Special Report

America's 10 Fastest Shrinking Companies

4. Marathon Oil
> 10-year change in revenue: -60%
> Revenue (last fiscal year): $14.6 billion

Texas exploration and production giant Marathon Oil’s revenue dropped from $36.7 billion in 2003 to $14.6 billion last year. In between, revenue hit a high of more than $77 billion in 2008 as oil prices soared. Of this, $12 billion came from exploration and production, while more than $64 billion came from refining, marketing and transportation. In 2011, Marathon Oil Corp. (NYSE: MRO) spun out its downstream refining, market and transportation business, now called Marathon Petroleum Corporation, into its own public company. The spinoff resulted in the loss of the bulk of Marathon Oil’s revenue. The newly spun off Marathon Petroleum reported revenue of nearly $94 billion in 2013. By contrast, Marathon Oil reported less than $15 billion in revenue.

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3. Motorola Solutions
> 10-year change in revenue: -62%
> Revenue (last fiscal year): $8.7 billion

While Motorola has been lost sales over the past decade, much of this decline came when it split its operations into two separate businesses in 2011. The company’s phone and consumer products businesses was named Motorola Mobility, while Motorola, Inc., which focused on providing communications equipment and services to businesses and governments, changed its name to Motorola Solutions. Google acquired Motorola Mobility that same year for $12.5 billion, but sold it earlier this year to Lenovo. Without the struggling home products and mobile devices businesses, Motorola Solutions has experienced solid earnings growth. Motorola Solutions Inc. (NYSE:MSI) is likely not done shrinking. In April, the company announced it would sell its enterprise solutions business, which accounted for about $2.7 billion, or roughly 36%, of Motorola’s $8.7 billion in sales in 2013, in order to concentrate on its government services business.

2. Tyco International
> 10-year change in revenue: -69%
> Revenue (last fiscal year): $10.6 billion

Scandal rocked conglomerate Tyco in the early 2000s, leading to the convictions of CEO Dennis Kozlowski and CFO Mark Swartz in 2005 for stealing money from the company. In the years that followed, Tyco has split up its business several times. In July 2007, the company spun off its healthcare and electronics businesses into two new companies, Covidien and Tyco Electronics — now called TE Connectivity. In September 2011, the company announced a further split, this time spinning off its ADT home security and its flow-control, or valve making, businesses. Currently, Tyco International Ltd. (NYSE: TYC) provides security and fire safety products and services, including alarms and sprinklers, to homes and businesses. While Tyco’s revenue declined by 69% between its 2003 and 2013 fiscal years, former CEO Ed Breen has been praised for his work in turning around the company.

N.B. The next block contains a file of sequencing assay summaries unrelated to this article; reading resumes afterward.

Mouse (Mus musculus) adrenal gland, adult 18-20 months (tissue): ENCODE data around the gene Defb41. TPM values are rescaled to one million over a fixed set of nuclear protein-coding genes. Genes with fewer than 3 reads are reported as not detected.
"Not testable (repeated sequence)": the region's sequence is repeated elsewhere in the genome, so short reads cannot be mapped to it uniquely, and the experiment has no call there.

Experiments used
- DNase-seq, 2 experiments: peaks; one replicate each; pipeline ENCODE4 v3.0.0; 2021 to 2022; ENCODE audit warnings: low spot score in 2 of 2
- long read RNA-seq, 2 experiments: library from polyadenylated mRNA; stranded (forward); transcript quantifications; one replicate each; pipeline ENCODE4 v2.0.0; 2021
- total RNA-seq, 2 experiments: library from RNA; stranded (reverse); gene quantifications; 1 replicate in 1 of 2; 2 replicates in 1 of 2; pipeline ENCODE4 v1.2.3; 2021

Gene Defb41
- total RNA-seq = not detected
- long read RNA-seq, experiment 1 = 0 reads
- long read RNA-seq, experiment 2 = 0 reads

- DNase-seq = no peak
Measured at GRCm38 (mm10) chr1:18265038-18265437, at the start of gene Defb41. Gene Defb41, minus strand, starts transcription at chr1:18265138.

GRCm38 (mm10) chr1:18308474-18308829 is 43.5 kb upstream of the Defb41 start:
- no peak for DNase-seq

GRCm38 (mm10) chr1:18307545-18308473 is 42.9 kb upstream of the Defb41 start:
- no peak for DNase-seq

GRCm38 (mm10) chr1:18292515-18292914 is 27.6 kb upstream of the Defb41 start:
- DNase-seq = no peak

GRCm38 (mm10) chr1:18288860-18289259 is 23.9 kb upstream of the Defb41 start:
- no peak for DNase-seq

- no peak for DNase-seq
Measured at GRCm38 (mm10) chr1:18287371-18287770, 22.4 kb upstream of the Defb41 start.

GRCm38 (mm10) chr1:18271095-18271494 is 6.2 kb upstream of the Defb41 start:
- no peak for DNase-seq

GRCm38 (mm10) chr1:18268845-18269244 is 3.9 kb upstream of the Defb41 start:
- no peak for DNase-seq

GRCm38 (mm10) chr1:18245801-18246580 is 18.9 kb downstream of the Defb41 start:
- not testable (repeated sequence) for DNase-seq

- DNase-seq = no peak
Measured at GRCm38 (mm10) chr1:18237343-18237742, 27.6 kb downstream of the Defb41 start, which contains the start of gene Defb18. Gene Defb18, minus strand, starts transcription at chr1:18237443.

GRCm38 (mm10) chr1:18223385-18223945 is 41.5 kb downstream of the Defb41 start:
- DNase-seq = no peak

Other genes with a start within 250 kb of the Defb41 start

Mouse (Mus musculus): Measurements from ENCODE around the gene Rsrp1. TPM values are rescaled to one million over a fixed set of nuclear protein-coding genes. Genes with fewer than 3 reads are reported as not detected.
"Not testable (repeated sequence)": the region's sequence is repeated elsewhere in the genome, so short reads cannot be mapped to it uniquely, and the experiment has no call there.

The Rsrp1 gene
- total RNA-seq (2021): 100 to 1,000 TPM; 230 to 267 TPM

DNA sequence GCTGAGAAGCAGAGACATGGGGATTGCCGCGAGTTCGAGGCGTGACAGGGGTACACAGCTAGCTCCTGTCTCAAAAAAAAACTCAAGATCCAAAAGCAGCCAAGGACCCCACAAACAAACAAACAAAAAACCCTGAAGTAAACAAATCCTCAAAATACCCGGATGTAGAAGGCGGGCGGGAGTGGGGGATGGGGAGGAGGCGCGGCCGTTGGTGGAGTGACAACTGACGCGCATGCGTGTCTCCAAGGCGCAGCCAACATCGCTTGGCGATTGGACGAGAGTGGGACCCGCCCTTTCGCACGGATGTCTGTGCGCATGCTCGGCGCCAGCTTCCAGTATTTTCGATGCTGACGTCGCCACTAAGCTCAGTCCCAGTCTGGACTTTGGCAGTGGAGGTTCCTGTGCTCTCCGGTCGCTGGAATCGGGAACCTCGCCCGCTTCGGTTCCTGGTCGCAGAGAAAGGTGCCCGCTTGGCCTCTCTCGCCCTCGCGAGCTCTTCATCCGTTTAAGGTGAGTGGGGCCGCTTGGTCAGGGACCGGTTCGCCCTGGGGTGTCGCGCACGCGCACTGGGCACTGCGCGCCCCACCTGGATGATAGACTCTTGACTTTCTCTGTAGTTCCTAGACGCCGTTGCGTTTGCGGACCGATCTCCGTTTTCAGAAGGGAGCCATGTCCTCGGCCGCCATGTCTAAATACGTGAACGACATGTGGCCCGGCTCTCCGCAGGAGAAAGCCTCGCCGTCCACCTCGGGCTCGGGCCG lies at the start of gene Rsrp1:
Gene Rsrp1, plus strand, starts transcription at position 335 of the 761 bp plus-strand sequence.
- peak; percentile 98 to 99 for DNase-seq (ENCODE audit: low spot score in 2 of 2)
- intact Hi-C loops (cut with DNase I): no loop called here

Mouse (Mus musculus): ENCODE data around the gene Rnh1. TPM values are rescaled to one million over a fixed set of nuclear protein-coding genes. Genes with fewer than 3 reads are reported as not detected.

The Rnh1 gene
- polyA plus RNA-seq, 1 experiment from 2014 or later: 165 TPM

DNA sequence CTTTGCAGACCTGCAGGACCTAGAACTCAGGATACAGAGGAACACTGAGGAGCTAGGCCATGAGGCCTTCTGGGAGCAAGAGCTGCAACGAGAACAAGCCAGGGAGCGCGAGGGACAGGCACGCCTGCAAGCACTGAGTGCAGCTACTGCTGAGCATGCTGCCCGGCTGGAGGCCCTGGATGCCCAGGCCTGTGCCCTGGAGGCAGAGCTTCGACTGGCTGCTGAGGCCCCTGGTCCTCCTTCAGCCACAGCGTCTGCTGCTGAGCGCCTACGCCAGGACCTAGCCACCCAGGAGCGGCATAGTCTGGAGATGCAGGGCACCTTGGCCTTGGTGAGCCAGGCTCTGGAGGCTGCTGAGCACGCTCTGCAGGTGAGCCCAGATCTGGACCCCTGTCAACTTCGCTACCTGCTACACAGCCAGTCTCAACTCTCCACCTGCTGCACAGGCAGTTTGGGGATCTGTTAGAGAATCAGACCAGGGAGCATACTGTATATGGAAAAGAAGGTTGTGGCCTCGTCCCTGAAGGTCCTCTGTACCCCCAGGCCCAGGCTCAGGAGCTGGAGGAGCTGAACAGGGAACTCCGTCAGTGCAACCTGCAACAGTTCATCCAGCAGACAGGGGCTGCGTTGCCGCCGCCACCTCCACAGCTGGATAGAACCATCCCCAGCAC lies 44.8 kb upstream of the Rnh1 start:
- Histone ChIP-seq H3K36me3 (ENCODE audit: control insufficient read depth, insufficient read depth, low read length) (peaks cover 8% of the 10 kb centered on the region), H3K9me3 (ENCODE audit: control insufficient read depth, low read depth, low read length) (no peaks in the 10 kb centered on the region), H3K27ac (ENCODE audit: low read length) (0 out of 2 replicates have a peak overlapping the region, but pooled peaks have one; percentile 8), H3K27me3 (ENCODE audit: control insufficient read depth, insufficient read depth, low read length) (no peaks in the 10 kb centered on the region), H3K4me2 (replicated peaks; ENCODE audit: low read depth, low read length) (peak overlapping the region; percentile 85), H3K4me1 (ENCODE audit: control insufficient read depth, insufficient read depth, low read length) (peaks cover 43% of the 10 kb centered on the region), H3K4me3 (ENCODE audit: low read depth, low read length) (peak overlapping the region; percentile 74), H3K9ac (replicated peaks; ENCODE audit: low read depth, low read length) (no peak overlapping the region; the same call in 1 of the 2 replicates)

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1. Altria Group
> 10-year change in revenue: -71%
> Revenue (last fiscal year): $17.7 billion

Perhaps no company has evolved as much as Altria Inc. (NYSE:MO) has in recent years. Beginning in 2002, Altria, then called Philip Morris, spun off much of its stake in the Miller Brewing Company, which is now part of SABMiller. While Altria still held a 26.8% stake in SABMiller at the end of last year, it no longer records sales of beer as part of its revenue. Altria’s spinoffs continued as the decade progressed. In 2007, Altria spun off Kraft Foods, which itself split into two companies in 2012. The year after selling Kraft, Altria shrank again, this time spinning off its international cigarette operations into a separate publicly-traded company, Philip Morris International (NYSE: PMI). In addition to the spinoffs, revenue from smokeable products has been relatively flat in recent years. Despite this, cigarettes continue to help the company drive massive profits and cash flow year-in and year-out.

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